That said, I also tried out the Alien Gear Cloak Tuck 2.0 IWB holster and found it more comfortable.  It’s the first neoprene platform IWB holster I’ve experienced.  The wider platform really stabilizes the holster into a fixed position and the adjustable tension holster body itself simply presses against the neoprene back to “lock” the gun in.  This may sound like an obvious observation, but if you’re going to wear an IWB holster, you must have that extra inch or so in the waist of your pants.  This is easy with so many of the tactical pant designs today that have the expanding waistline.  It’s not as easy if you’re wearing jeans that fit you properly without a holster/gun jammed into the waistband.

Last tested on my list of holsters was from FOBUS.  The FOBUS Evolution Paddle holster is rather minimalist an provides just enough material to cover the front end of the barrel/slide, frame and trigger guard up to just behind the trigger.  While it’s possible to get your trigger finger (or something else) into the trigger guard with the gun holstered, you can’t get anything in there IN FRONT of the trigger.  I came to like this holster but preferred to put the paddle OUTSIDE my pants under the belt.  I just found it more comfortable that way and since the holster/gun was concealed anyway, what aesthetic difference did it make if the paddle was inside my pants or not?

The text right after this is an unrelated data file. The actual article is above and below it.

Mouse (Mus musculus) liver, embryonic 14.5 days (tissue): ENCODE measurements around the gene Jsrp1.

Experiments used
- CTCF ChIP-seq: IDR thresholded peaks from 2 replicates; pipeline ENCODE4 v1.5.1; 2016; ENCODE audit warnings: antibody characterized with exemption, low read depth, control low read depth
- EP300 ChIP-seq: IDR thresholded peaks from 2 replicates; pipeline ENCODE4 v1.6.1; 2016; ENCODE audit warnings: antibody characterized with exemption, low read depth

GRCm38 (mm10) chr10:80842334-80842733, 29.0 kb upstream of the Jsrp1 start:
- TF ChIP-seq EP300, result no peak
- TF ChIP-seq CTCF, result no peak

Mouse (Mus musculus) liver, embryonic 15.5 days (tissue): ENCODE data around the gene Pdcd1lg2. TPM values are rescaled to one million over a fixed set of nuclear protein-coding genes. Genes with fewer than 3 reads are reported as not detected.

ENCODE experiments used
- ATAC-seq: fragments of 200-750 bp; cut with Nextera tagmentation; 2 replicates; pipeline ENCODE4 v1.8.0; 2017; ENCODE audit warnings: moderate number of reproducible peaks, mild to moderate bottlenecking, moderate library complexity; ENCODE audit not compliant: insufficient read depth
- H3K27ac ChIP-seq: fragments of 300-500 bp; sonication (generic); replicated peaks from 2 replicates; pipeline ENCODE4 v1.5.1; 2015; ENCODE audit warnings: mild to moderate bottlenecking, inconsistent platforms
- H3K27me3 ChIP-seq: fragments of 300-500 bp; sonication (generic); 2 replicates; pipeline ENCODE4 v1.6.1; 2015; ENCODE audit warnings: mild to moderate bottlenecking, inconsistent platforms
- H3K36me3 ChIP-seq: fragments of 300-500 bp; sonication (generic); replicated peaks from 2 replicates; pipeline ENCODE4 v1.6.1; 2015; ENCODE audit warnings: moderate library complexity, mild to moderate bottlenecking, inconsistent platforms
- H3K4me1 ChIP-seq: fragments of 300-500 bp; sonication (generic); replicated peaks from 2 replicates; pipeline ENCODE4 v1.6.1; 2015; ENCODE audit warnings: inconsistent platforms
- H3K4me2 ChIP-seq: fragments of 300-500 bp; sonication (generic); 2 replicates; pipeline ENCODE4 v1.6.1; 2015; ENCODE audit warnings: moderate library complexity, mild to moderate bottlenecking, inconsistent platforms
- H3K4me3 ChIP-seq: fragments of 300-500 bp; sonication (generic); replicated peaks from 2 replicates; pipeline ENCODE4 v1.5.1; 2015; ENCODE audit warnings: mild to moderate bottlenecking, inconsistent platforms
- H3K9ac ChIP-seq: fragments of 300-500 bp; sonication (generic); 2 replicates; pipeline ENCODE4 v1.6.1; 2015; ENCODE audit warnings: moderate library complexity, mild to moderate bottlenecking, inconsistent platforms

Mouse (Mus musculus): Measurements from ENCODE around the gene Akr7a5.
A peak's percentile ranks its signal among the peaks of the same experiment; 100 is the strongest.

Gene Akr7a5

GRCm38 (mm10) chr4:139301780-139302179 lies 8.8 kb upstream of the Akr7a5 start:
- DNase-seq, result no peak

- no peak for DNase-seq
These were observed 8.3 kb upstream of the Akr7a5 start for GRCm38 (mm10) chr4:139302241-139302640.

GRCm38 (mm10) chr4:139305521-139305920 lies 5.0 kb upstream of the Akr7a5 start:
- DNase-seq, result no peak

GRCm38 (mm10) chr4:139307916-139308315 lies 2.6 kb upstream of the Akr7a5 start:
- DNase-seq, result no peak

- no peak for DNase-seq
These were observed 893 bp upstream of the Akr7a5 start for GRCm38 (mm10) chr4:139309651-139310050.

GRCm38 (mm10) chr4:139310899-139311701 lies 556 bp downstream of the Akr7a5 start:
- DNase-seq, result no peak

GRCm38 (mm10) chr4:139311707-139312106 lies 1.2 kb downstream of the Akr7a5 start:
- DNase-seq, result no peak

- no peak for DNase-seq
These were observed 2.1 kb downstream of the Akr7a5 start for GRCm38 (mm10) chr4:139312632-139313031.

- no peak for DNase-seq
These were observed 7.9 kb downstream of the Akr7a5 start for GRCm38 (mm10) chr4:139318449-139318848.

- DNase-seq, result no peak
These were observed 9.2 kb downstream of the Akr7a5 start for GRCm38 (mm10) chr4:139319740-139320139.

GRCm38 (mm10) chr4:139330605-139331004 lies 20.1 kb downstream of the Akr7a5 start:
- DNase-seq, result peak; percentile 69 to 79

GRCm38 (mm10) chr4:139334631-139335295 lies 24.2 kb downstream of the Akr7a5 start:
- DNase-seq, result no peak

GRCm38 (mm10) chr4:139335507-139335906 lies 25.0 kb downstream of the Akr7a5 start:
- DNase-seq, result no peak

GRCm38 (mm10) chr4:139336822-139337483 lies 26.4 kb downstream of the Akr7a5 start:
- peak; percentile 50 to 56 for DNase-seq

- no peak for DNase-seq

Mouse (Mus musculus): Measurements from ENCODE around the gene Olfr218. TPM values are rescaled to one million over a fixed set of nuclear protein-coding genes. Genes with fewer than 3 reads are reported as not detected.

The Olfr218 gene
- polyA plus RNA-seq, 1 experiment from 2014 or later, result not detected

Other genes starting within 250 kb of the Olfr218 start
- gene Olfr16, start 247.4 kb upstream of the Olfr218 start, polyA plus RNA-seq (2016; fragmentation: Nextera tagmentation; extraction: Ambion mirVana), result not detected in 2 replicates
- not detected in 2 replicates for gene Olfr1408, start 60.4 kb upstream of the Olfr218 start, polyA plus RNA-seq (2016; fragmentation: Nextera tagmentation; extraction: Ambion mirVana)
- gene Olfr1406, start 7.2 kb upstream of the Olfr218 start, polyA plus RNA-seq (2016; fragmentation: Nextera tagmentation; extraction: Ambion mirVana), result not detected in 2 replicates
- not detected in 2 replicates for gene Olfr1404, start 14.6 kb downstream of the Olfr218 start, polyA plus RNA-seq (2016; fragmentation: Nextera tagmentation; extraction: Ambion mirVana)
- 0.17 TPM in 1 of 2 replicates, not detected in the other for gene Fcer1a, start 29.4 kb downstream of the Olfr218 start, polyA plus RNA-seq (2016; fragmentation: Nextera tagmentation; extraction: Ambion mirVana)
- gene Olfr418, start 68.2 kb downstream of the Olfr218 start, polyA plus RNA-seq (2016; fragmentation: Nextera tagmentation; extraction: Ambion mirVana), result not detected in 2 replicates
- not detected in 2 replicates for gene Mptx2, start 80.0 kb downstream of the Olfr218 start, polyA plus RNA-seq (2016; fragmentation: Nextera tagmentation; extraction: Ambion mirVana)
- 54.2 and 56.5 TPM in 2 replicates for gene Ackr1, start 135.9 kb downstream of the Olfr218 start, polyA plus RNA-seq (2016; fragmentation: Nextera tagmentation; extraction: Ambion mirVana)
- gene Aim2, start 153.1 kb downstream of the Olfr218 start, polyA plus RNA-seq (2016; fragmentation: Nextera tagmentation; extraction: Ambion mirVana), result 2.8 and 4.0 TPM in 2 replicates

The bottom line is that, with all of these holsters, the gun is sufficiently secured for concealed carry and the availability of holsters for this weapon offers plenty of options.  In other words, if you think the Ruger LCP .380ACP is an acceptable concealed carry weapon for you, you’ve got plenty of options to sort through to find what you like best to carry it.

Overall I found this weapon to be sufficiently accurate, reliable and comfortable to carry.  Given conditions wherein I wouldn’t be comfortable carrying, or able to conceal, my handguns in .45ACP, I like the Ruger LCP as the compromise option.  It may be a smaller caliber and I may give up one or two rounds of capacity, but…

The .380ACP in my pocket when I need a gun RIGHT NOW is far better than the .45ACP left in my glove compartment.

Stay safe!